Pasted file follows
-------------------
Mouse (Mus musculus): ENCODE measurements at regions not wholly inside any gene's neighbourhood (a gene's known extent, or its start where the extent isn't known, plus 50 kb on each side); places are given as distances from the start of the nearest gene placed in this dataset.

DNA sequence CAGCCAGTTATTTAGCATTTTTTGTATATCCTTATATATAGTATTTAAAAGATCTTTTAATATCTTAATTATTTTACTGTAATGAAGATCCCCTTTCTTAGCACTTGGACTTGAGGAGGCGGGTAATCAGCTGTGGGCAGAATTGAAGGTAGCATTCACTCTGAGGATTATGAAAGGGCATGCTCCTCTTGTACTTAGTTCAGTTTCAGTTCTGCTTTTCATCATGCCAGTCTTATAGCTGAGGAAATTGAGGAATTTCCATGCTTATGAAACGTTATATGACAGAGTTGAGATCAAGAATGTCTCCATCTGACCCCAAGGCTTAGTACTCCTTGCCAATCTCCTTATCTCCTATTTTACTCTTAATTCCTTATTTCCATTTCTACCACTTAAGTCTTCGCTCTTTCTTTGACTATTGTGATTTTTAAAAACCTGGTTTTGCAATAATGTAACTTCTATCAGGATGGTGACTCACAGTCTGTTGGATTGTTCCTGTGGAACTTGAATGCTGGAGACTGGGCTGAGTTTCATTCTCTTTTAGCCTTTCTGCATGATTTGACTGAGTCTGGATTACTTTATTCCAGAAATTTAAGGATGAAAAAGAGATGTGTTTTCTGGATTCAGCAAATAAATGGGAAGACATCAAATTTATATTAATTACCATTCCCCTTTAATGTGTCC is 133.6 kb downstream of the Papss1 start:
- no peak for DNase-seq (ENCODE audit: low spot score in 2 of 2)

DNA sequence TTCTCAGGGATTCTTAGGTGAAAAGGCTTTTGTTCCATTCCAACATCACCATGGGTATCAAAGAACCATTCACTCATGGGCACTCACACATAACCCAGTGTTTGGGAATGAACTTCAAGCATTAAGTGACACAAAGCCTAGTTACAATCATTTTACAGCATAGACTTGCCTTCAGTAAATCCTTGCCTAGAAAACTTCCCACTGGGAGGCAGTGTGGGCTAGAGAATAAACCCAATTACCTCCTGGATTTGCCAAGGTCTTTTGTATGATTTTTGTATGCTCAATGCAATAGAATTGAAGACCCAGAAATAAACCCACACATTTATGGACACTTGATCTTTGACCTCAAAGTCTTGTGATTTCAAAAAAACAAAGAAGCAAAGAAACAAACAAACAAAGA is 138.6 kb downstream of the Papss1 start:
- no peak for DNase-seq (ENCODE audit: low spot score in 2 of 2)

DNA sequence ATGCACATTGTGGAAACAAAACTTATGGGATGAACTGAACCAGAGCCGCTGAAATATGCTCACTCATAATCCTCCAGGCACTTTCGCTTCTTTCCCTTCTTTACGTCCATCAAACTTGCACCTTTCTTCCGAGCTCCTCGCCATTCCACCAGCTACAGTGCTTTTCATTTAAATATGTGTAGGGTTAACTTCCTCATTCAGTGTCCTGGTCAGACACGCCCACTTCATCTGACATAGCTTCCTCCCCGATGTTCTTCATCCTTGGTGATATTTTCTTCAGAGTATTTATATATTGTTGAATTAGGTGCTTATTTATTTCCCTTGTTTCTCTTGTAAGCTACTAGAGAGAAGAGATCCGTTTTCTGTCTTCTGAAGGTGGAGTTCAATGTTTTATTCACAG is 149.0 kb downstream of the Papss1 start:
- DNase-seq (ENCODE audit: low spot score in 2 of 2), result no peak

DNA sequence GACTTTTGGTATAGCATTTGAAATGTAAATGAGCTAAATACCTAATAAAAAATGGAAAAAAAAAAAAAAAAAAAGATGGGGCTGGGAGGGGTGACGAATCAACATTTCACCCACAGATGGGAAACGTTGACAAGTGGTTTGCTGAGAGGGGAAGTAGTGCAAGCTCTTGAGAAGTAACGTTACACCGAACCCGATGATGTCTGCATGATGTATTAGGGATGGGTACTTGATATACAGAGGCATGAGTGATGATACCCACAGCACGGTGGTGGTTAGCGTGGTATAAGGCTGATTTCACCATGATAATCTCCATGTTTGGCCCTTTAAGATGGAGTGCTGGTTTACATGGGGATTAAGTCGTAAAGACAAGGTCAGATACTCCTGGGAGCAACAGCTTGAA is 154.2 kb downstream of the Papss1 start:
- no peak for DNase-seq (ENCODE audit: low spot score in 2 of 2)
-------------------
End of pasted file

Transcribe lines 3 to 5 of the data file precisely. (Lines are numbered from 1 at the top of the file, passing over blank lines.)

- no peak for DNase-seq (ENCODE audit: low spot score in 2 of 2)

DNA sequence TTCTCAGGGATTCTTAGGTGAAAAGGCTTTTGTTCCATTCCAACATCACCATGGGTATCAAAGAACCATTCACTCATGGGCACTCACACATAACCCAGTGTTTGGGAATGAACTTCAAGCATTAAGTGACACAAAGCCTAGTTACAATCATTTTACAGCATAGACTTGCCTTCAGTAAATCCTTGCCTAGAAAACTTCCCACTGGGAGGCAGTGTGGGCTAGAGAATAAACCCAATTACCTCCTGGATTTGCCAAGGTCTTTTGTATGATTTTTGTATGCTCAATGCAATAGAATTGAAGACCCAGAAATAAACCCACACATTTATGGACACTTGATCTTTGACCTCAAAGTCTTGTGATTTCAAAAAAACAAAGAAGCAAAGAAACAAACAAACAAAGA is 138.6 kb downstream of the Papss1 start:
- no peak for DNase-seq (ENCODE audit: low spot score in 2 of 2)